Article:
Build your trellis for the future
Fixing a fallen trellis is costly and might not even be possible.
Planning and building the trellis is one of the most important aspects of establishing a high-density orchard. Your orchard literally depends on it.
Bill Johnson, with Wilson Irrigation and Vineyard Supply in Wenatchee, Washington, said receiving a call from a grower whose trellis has collapsed in the middle of harvest is one of the most pitiful situations he has to deal with. “It’s a mess, and it’s expensive.”
Growers do lots of planning to ensure that they choose the right site, plant the right trees, and install the right irrigation system. They should also devote time to make sure they have a sound trellis system, Johnson said, and that means choosing the right anchors, poles, wire, and post spacing for the planting.
Kent Waliser, manager of Sagemoor Farms in Pasco, Washington, said when planting trees on dwarfing rootstocks like Malling 9 or M.26, the grower has to provide the support that the tree can’t give itself. The trellis must be strong enough to support a full crop of fruit as well as the trees.
If a grower misses one of the critical trellis design criteria, there’s a risk that it will come down. A sandy soil will not support the trees or trellis as well as a silt loam, and tree height makes a difference, too. “It’s just like sailing a boat,” Waliser said. “The taller it is, the more wind it will catch, and the easier the whole thing will come over.”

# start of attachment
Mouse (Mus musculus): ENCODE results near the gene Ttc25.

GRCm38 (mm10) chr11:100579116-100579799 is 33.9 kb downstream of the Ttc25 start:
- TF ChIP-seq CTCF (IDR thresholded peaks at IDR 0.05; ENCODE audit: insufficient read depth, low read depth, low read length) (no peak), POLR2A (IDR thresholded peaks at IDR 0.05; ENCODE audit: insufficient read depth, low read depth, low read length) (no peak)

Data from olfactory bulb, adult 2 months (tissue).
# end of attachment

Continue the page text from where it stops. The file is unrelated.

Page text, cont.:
Waliser said it’s most important that a trellis be installed correctly. It’s a good idea to train your crew to do it. They have a vested interest in its success because they’re not going to want to have to deal with a broken trellis. However, if it is a one-time investment, it might be best to hire a contractor, but you should know enough about how to do it to know if they are doing it right. Fixing a fallen trellis is expensive and might not even be possible.
Waliser said precisely spaced posts and trees are becoming increasingly important with the prospect of more mechanization in the orchard. The trellis must be even more precisely installed than the trees because it is creating the architecture that the grower will have to deal with by mechanical means later.
Growers with very precise systems will be the first to adopt whatever technology comes along, he believes. Small growers who have imprecise or inconsistent blocks will be at a disadvantage because most of the future advances in terms of efficiency and cost cutting are going to come through mechanization or mechanical aids.
“If half your orchard is on V trellis and half is vertical, and you only have 40 acres of each, and you need 100 acres to adopt the next technology, you’re out of the game,” he said. “If you’re a small grower, it’s even more paramount that you adopt a certain spacing or tree architecture.”
“Every block you plant from now on should be with that in mind—that you’re going to be able to adopt the technology. From here on out, you just have to get very precise in putting those pieces in the ground, because you’re not doing it for the technology you used ten years ago. You’re doing it because, hopefully, there will be something developed in the next five years, and your system will not be out of date when the technology shows up.”
The major trellis components are described on the following pages.